My Tuesday/Thursday students have been delivering their “visual aid” speeches this week.
The topics were entirely of their choosing; it didn’t matter to me really what they talked about, as long as they could define a purpose for their speech and could figure out a way to use props, slides, or other visual extras to enhance and support their presentations.
The first student who got up to deliver her speech on Tuesday was Kay, and she did a gorgeous job of describing a rescue at sea. She used a sea chart with positions plotted out with Post-It flags, several photographs taken by the various ships who came to help with the situation, and even had a Weather Channel Storm Stories episode about the rescue cued up to use if she needed it. It was an almost perfect presentation.
Remember this, because I told you that story so I can tell you this one:
Yesterday morning, another student (we’ll call her Buffy) got up to do her speech. She passed around a photograph of herself and her sister as little girls on the lap of their grandfather, and a watercolor painting that sister did of Buffy and her granddad at her graduation. She then went on to deliver a very well thought out and articulate speech about the life of this man who had such a profound influence on her.
She told us of his birth in the 20s and of his only completing the eighth grade (“when young men left school to work full-time on the farm,” she said), of his lying about his age so he could join the fight in WWII, and of his becoming a husband and father and, eventually, a grandfather.
She continued reading her (very well written) speech, telling us about how her grandfather was diagnosed with MS, how he gave up his home to live with his brother until the brother died unexpectedly of a heart attack, and how he eventually moved to a small apartment near Buffy and her family. She was doing fine until she got to the part about her grandfather’s declining health. She couldn’t finish her story, and left the podium in tears.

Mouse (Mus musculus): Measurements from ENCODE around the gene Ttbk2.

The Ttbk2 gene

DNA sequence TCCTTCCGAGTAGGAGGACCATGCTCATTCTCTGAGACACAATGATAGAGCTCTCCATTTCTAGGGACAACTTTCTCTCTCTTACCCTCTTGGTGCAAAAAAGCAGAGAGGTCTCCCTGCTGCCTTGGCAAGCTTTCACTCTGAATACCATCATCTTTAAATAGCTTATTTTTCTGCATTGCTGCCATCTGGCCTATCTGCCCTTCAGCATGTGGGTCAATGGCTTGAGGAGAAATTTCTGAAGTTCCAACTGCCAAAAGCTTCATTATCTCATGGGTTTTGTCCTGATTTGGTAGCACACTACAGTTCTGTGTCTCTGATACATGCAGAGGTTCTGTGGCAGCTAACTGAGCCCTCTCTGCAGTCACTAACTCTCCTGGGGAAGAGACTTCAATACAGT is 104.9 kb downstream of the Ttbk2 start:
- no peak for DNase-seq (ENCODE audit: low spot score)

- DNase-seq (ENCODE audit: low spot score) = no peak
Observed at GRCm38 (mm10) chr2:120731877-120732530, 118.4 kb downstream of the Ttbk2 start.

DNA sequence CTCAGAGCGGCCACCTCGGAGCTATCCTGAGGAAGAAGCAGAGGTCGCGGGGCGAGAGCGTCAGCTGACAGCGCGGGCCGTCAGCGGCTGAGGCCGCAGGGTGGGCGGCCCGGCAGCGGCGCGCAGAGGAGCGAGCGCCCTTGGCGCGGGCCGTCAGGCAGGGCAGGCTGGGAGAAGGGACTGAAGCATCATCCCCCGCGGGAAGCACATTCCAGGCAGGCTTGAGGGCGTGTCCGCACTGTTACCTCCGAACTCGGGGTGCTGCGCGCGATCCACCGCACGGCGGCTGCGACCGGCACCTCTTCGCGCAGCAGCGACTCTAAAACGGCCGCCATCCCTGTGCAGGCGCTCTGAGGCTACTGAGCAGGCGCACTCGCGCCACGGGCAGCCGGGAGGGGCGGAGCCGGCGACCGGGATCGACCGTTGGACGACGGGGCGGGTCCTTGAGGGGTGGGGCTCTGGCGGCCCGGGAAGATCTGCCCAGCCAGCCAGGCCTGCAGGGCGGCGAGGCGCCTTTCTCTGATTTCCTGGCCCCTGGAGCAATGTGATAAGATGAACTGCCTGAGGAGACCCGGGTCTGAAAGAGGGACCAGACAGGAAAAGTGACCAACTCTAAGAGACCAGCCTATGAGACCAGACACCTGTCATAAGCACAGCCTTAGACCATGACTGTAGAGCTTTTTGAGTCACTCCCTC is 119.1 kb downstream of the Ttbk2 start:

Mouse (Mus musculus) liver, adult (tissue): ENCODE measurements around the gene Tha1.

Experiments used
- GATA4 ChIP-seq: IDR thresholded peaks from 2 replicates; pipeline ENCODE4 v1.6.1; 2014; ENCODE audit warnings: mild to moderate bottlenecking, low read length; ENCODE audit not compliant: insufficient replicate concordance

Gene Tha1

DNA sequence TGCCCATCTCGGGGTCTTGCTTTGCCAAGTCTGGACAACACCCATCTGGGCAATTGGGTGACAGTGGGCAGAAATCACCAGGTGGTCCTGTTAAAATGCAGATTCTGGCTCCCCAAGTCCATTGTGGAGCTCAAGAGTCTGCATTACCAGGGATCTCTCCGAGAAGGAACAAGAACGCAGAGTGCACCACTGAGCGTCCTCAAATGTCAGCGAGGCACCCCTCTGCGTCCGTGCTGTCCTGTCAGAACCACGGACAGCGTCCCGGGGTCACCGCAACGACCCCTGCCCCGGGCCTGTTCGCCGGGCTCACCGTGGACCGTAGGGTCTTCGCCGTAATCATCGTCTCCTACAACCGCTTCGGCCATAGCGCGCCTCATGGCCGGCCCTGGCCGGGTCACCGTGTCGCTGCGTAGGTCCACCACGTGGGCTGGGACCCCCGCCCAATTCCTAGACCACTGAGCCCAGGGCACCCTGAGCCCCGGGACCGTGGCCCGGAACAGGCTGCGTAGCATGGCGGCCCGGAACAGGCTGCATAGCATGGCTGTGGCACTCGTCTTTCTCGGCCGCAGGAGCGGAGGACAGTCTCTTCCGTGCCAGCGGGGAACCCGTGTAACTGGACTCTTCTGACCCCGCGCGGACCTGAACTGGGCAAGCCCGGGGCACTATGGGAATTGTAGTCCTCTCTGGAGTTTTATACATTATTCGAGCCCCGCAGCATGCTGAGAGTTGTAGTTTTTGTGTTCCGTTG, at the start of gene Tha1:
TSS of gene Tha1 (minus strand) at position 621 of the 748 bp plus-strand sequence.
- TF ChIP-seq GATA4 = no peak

I think it was a very valuable learning experience, not only for Buffy, but for the rest of the class as well. The reason I told you the sea rescue story is because that student came very close to losing it, too; one of the people on board that ship was her father (who, fortunately, survived the ordeal. Buffy’s grandfather, I can only assume, didn’t survive his).
I sent this note to Buffy yesterday afternoon:
I wanted to check in with you about today’s class. I didn’t want to put you any more “on the spot” than you already were this morning, so I didn’t press the issue. How are you feeling now?
I don’t want you to look at this morning as a failure. Quite the opposite, I think what happened today was a very valuable learning experience, not only for you, but for everyone in the class. Like Kay, you chose a topic that was very dear and close to your heart. While such topics can make for very fine speeches (your speech was excellent, right up until you couldn’t go on anymore), they also hold the potential for the kind of reaction that you – and, to a lesser extent, Kay – fell victim to. You also learned that, no matter how much you practice by yourself, revealing that much of your heart in front of other people is a very different experience than rehearsing on your own – and being that public and open may cause you to react in ways you didn’t expect.
I’m really very pleased by the job you did. Your speech was well plotted, you kept your dates straight, and you gave us a really good insight into the kind of man your grandfather was. Perhaps more than that, you showed us – though perhaps NOT in the way you intended – how important this man was in your life.
I believe that we never really lose the people that we love. Your grandfather was looking on this morning, and I’m certain he’s very, very proud of you. I know I am.
Sometimes, it’s the hardest lessons that stick the best.